Do Patients Have a Right to Choose Providers Based on Race?

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By Shawn Kennedy, AJN editorial director

We have a wonderful librarian here at AJN who is always on the alert for news about nursing and nurses. Recently she sent me a clipping about a legal case, Chaney v. Plainfield Healthcare Center in Indiana’s Court of Appeals, which has important ramifications for nurses. The court ruled in favor of Brenda Chaney, a certified nursing assistant, and reversed the decision of the lower court that had ruled in favor of the Plainfield Healthcare Center nursing home.

Brenda Chaney brought suit against the nursing home for complying with a resident’s request not to have any black health care workers provide care or enter her room, and leaving her in the care of her automated medical alert system. (She also claimed her firing had been racially motivated. The court agreed that it seemed discriminatory.) The court agreed with Chaney that by acceding to the patient’s wishes, her employer created a hostile workplace and violated her rights. The nursing home claimed it was protecting the patient’s rights and that not doing so “risked violating state and federal laws that grant residents the rights to choose providers, to privacy, and to bodily autonomy.” The court did not agree. The crux of the decision is this:

“In any event, Indiana’s regulations do not require Plainfield to instruct its employees to accede to the racial preferences of its residents. The regulations merely require Plainfield to allow residents access to health-care providers of their choice. 410 IND. ADMIN. CODE 16.2-3.1-3(n)(1). If a racially-biased resident wishes to employ at her own expense a white aide, Indiana law may require Plainfield to allow the resident reasonable access to that aide. But the regulations do not say that a patient’s preference for white aides that Plainfield employs trumps Plainfield’s duty to its employees to abstain from race-based work assignments.”

I can’t believe this has been the only case of such discriminatory patient assignments—and wonder if nurses elsewhere have dealt with similar situations.

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(Editor’s note: For a little more context, here’s a San Francisco Chronicle story that gets at the role the patients’ rights movement may have inadvertently played in determining the nursing home’s approach.-JM)

2017-02-15T15:02:40+00:00 October 11th, 2010|Nursing|6 Comments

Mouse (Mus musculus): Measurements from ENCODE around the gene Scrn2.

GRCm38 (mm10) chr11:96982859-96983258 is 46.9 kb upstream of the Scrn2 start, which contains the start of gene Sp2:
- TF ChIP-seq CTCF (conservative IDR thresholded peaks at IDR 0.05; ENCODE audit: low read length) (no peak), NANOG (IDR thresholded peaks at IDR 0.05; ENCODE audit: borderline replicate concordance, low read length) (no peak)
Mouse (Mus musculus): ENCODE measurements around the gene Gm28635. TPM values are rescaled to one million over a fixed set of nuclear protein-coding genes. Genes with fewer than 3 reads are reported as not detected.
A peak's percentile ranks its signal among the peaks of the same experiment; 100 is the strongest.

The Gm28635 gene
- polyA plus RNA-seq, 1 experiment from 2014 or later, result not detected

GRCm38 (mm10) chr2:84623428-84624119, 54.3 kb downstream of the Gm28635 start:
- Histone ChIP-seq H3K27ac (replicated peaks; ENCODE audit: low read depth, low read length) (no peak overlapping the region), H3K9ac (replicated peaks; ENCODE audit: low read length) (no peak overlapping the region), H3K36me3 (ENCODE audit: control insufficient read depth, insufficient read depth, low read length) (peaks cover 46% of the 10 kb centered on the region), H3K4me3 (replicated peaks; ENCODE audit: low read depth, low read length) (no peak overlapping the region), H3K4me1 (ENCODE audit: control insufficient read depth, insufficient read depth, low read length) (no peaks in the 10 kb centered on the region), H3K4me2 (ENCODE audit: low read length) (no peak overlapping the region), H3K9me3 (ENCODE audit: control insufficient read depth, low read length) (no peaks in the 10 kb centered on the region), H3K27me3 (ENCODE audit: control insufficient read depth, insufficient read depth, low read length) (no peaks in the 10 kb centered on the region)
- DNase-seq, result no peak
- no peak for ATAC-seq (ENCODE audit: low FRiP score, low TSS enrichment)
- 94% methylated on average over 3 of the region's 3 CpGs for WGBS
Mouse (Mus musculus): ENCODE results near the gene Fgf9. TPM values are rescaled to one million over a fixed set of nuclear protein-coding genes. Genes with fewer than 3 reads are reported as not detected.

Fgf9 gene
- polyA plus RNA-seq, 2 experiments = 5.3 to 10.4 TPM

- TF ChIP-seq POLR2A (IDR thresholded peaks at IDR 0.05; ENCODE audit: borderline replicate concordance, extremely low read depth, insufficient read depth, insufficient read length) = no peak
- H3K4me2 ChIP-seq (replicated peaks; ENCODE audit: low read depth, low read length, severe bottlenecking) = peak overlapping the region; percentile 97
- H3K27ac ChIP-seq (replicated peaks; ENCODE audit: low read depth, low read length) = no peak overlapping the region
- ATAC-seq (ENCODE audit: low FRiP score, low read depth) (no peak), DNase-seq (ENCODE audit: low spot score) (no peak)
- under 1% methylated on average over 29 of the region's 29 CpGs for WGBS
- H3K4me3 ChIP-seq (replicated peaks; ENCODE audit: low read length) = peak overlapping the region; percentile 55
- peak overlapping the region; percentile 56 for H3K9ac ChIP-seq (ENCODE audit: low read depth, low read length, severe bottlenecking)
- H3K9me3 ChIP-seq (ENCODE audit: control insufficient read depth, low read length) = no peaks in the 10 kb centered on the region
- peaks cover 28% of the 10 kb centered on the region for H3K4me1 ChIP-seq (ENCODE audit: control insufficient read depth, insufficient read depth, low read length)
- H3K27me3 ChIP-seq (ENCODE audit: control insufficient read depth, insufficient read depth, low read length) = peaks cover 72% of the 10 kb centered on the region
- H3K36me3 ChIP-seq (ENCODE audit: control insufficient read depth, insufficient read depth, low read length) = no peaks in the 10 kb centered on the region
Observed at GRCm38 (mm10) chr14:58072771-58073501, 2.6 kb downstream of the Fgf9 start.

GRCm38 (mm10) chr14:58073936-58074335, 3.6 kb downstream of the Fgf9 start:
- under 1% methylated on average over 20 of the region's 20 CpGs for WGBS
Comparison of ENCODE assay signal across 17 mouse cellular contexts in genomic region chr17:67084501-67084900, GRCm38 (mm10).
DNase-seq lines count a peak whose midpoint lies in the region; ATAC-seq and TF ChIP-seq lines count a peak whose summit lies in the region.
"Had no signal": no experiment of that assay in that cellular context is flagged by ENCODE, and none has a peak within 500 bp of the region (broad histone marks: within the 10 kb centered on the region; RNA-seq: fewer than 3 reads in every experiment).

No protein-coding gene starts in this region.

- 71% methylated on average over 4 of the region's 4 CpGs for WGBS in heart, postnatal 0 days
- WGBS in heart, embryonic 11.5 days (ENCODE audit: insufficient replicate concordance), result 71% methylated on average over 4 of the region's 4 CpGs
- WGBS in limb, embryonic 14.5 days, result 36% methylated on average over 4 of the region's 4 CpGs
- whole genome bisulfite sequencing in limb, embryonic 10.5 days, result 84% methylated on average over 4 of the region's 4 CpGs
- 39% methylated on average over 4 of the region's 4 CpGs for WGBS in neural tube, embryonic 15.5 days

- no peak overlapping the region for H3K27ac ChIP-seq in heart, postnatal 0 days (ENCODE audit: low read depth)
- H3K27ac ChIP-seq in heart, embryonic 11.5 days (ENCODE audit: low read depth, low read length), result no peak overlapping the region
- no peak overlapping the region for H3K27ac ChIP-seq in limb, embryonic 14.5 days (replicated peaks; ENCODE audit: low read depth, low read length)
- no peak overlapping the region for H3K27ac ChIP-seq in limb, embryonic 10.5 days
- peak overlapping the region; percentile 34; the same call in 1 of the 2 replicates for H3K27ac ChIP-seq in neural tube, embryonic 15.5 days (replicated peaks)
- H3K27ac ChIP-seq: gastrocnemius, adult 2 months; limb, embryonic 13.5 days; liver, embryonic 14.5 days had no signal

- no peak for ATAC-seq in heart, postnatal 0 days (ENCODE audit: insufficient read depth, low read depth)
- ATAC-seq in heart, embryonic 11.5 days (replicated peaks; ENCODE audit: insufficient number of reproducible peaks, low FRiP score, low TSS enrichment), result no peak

Senior editor/social media strategy, American Journal of Nursing, and editor of AJN Off the Charts.


  1. Sarah January 16, 2011 at 7:27 pm

    I worked on infant/ toddler med-surg floor once, and the same request was made. It wasn’t my patient, but if it was, I would have told the family that we can honor their request if they’d like, but that it could affect the child’s well-being. For instance, one night shift, all the people who provided direct care to the babies were Caucasian. I would tell the parent that if their child stopped breathing in the middle of the night, would they care about race so much then? I may have gotten in trouble for that, but i don’t care. The man was calling us “white devils”. I don’t discriminate about which patients I’ll take care of, whether they hate white people or not, they’ll still get the same courtesy and care as any other family/ patient. I have a feeling that these racist people would change their mind when the only people available to save their child’s life happened to be “white devils”. I don’t think we would be such devils when we save their child’s life. If the family was willing to take that risk and sign papers, I’d respect it, but I’d also try to declare them incompetent to make that decision based on my role as patient advocate. There’s no way on earth, I could just sit and do nothing while a child dies.

  2. CV October 28, 2010 at 3:43 am

    I think this is an interesting debate. The same question can be posed, exchanging the word “race” for “sex.” Does a patient have the right to select providers based on sex? I think, if one follows the same logic as the higher court’s decision, the right to choose a provider based on any discriminatory basis (race, sex, religion, etc) other than professional performance is inappropriate. Certainly, employers cannot hire/fire based on these issues. However, there are plenty of anecdotes available where providers are chosen based on his/her sex. As a nurse, I never want to put a patient in a position where he/she is uncomfortable with me. However, at some point, the patients’ rights may start impeding my ability to do my job. Then, my rights must be addressed too.

  3. R. Shovan October 16, 2010 at 9:19 am

    Working in a suburb of Detroit we are seeing more muslim pts requesting female only providers.
    The tail starting to wag the dog?

  4. MaleNurse, NE October 11, 2010 at 1:03 pm

    Wow! As a male nurse in the Mat/Child field, I will be watching this case. I guess it will have more appeals filed. I can’t comment on the race issue but as a patient advocate I am sensitive to taking assignments that help the patient feel safe and secure usually based on religious grounds. Of course this is acute care and patients don’t often stay long. I am just not sure how to feel especially if the patient was on public assistance.

  5. jm October 11, 2010 at 12:02 pm

    Some folks are leaving comments on this one at AJN’s Facebook page. You can join the discussion there, or take part here (we like that too!), but we hope you’ll weigh in. -JM, blog editor

Comments are moderated before approval, but always welcome.

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